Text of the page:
- County and city visioning processes bring local residents and officials together with regional and state agencies in order to develop comprehensive plans and regulatory tools, such as urban service boundaries. As noted above, local visions must link values with the function and form of the built environment in order to create a tie between the vision and the implementation tools.
- Community or neighborhood visioning processes bring together local residents and officials to craft strategies that improve a local community. They provide valuable data on local preferences and site-specific issues that can be reflected in comprehensive plans and county or regional visioning processes.
Similarly, scenario planning can be used by local communities, regional planning organizations, and statewide organizations alike. Local communities can utilize scenario planning to identify ways to manage growth and maintain local identity and unique character. The results from scenario planning exercises can be incorporated into comprehensive plans to guide future growth and development. Statewide organizations can also use scenario planning on a larger scale to receive feedback for policy plans.
What are the keys to success and potential pitfalls?
While visioning processes may vary a great deal from one community to the next, successful projects rely on partnerships, participation, and perseverance as they keys to success.
Both the development and the implementation of a community vision for future development work best when four major entities in any given community work together: government agency staff; elected and appointed officials; civic organizations: "unofficial" community leaders; and the business community. Active relationships with a wide spectrum of community members can spark new partnerships to help fund projects.
Public participation is a critical element of all visioning processes. A strong vision is the result of a structured process that brings together local residents, government staff and elected officials, and other stakeholders to talk with one another about the important issues affecting their community now and in the future. Getting beyond "the usual suspects" is important when constructing a community-based vision.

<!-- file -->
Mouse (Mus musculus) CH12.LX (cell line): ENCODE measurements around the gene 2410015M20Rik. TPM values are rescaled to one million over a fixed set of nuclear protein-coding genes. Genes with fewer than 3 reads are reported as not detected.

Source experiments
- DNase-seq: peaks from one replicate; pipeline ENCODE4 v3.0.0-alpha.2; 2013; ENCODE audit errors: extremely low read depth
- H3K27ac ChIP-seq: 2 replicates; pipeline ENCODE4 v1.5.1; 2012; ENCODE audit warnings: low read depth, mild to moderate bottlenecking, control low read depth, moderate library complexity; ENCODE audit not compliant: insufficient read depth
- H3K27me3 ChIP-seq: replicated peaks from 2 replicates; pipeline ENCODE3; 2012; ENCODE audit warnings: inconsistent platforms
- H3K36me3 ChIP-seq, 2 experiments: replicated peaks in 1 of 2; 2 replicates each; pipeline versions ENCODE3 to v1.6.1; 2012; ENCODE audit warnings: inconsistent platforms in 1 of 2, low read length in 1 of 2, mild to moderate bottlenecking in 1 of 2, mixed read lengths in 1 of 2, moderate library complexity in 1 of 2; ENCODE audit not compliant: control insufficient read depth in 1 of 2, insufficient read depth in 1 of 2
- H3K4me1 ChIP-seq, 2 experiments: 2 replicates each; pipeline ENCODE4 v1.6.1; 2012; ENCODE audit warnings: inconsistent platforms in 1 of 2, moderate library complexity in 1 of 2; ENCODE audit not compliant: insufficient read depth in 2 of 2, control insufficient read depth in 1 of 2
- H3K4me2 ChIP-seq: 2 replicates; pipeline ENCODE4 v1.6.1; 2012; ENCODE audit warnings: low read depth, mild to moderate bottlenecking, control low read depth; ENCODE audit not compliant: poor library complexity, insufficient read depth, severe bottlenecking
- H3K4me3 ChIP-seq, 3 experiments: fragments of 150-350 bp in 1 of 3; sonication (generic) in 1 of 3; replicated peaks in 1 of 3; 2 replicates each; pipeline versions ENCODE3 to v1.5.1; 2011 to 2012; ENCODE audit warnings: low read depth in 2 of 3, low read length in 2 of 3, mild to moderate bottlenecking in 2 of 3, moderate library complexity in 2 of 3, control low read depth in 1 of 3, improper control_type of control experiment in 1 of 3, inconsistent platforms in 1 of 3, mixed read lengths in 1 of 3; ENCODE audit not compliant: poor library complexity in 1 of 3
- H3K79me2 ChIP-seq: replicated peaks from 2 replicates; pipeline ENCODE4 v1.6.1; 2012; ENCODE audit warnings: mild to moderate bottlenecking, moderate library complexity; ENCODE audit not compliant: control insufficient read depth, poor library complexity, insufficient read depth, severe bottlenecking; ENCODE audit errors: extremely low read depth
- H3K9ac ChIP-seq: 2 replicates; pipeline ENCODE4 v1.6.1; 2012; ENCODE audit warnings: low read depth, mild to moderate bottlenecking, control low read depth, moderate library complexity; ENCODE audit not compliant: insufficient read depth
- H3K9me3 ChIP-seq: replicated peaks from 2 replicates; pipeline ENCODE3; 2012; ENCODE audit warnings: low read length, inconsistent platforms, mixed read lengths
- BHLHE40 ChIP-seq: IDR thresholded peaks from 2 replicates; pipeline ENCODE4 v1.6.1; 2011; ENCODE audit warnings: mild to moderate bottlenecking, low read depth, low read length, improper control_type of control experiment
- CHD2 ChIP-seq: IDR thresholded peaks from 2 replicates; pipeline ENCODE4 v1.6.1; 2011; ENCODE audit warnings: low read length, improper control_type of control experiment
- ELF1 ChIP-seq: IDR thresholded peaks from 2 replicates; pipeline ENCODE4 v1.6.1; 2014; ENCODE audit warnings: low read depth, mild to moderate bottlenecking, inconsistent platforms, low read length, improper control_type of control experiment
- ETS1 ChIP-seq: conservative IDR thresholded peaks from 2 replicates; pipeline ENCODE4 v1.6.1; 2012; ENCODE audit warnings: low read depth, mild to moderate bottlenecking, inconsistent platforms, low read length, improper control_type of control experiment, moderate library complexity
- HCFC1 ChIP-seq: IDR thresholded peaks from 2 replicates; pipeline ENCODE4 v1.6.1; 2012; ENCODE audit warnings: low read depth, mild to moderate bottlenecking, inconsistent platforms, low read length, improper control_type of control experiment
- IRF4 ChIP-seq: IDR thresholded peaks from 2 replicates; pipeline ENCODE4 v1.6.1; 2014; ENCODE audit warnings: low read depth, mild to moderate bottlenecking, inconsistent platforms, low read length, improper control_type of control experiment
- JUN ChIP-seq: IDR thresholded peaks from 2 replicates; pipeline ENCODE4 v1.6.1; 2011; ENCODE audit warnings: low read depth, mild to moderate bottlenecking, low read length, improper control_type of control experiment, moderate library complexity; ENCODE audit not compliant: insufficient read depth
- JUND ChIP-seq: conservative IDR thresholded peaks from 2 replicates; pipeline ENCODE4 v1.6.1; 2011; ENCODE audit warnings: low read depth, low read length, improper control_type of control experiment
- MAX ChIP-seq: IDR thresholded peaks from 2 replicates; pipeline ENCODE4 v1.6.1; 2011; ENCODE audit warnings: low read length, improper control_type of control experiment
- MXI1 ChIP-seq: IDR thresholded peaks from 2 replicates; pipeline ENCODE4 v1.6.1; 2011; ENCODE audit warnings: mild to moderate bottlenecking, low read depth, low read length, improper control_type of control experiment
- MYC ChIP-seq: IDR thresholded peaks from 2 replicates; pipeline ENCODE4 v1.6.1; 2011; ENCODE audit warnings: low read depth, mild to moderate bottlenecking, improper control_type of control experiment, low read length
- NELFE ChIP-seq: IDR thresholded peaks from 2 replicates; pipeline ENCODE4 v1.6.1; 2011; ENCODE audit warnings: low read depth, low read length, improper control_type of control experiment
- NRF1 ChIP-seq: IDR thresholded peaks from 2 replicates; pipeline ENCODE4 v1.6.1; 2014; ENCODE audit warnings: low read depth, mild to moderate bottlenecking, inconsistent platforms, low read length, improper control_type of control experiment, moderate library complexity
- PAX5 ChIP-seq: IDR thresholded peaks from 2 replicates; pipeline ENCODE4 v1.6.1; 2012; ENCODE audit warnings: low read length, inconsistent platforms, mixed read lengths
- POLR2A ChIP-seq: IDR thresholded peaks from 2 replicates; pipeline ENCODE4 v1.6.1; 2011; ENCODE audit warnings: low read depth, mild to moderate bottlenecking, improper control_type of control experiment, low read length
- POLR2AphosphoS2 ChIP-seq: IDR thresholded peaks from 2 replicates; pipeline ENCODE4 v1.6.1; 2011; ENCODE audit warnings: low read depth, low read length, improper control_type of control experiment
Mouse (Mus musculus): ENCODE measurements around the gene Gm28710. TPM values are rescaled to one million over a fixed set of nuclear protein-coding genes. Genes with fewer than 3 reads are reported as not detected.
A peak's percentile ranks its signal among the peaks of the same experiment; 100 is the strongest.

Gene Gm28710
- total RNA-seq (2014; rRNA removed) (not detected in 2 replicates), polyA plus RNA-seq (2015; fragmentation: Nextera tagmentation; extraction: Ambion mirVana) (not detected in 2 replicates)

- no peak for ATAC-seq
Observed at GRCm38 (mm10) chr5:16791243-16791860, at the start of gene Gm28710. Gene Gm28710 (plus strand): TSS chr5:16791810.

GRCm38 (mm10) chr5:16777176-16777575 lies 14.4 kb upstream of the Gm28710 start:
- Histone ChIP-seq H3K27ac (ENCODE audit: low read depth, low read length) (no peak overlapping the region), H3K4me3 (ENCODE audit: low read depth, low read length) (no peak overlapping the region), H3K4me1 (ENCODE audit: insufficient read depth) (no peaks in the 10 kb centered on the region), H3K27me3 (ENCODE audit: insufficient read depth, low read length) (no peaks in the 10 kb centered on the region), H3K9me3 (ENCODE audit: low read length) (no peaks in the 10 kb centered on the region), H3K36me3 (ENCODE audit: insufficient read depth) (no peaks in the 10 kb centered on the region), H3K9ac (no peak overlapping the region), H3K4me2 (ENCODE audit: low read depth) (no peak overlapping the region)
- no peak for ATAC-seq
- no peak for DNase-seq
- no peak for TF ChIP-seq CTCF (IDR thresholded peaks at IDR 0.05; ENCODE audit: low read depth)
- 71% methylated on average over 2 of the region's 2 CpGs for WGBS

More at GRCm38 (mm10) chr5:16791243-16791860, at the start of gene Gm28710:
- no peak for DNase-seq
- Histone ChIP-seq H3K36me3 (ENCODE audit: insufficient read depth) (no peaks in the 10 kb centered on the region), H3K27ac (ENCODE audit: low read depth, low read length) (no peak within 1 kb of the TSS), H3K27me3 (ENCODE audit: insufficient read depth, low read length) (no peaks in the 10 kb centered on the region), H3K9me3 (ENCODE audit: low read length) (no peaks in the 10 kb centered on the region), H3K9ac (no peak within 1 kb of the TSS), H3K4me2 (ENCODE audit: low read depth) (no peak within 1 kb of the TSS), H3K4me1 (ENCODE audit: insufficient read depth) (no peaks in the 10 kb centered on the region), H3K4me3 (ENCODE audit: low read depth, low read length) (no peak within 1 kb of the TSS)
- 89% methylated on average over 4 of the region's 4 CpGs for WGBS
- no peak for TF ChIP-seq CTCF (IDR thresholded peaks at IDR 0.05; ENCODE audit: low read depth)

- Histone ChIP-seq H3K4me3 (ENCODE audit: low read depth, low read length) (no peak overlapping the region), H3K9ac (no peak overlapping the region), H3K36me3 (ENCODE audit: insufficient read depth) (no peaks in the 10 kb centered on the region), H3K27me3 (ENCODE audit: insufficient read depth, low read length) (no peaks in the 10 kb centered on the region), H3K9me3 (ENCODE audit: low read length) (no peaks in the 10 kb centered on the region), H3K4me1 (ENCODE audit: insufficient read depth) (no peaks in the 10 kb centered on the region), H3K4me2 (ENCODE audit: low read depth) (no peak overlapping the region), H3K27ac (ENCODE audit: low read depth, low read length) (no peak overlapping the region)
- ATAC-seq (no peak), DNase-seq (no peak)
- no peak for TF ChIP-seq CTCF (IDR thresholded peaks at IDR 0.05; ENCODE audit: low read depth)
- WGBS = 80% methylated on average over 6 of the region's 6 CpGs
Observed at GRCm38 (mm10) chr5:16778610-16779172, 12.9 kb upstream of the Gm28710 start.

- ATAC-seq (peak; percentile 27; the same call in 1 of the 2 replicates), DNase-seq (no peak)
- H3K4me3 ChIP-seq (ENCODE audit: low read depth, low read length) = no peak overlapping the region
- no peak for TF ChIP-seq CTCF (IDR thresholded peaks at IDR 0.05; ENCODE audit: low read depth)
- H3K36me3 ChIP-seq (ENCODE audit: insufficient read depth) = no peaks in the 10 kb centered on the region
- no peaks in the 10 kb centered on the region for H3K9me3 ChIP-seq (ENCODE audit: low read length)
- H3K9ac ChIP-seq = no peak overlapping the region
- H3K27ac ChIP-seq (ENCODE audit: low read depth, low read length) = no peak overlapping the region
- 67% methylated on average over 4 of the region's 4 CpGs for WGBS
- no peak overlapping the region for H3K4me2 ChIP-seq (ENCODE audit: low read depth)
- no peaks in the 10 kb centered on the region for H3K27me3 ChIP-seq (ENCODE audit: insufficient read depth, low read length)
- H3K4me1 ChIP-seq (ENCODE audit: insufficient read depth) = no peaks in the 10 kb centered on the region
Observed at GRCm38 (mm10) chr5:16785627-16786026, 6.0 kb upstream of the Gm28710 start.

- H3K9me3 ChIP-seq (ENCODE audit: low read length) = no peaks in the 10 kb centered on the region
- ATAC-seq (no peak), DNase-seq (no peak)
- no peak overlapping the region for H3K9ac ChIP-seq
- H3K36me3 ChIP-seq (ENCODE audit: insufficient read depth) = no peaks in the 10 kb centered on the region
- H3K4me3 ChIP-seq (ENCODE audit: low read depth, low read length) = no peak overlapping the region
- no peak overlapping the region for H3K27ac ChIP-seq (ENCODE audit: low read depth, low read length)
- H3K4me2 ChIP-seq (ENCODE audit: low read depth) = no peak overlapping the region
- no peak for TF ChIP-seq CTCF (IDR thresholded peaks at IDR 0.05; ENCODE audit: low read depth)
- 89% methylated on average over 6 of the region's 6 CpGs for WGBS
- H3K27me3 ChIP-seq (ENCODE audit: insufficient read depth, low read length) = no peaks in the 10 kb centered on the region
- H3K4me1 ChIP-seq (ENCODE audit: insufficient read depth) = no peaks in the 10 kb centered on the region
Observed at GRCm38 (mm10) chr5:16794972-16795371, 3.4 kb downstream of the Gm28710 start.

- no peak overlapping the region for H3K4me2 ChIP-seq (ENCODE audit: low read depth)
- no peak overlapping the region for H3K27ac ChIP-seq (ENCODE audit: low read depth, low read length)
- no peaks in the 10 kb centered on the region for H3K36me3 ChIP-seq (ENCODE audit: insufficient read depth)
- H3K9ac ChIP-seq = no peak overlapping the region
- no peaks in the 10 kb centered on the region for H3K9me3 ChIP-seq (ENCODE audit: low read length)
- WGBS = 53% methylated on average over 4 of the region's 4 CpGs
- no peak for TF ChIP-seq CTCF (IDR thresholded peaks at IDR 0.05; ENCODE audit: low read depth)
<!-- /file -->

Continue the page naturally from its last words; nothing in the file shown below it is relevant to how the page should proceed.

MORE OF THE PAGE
Without strong support from a majority of community interests, a vision-based plan is difficult, if not impossible, to implement. It is important to seek out diverse and/or opposing interest groups in order to avoid or at least minimize the likelihood that projects stemming from the plan will become mired in controversy and legal battles. In order to effectively reach out, inform, and engage people, the process must be well supported by people with strong skills in facilitation, education, and communication.
Some local government staff members or public officials are very good facilitators, and their participation in that role can lend the process credibility and improve its transparency. Nevertheless, sometimes, even if staffs are trained in facilitation, it is best for them to take a back seat in community meetings. It is better to bring in outside facilitators if the staff may not be perceived as neutral by all people involved, or if there is the chance they will get into the politically sensitive position of mediating conflicts between elected officials and community members.
Visioning processes that lead to comprehensive plan updates and the development of regulations and policies are complex. The community must consider a broad variety of issues and ensure that all voices are heard. In addition, strong relationships must be forged among the agencies and private sector entities that will be responsible for implementing the vision. The analysis should not be simplified, nor should the consensus-building effort rushed, in the name of getting quick results. Visions that stand the test of time are usually developed over a period of one to three years, and then monitored and refined on a regular basis as conditions change over the ensuing months and years.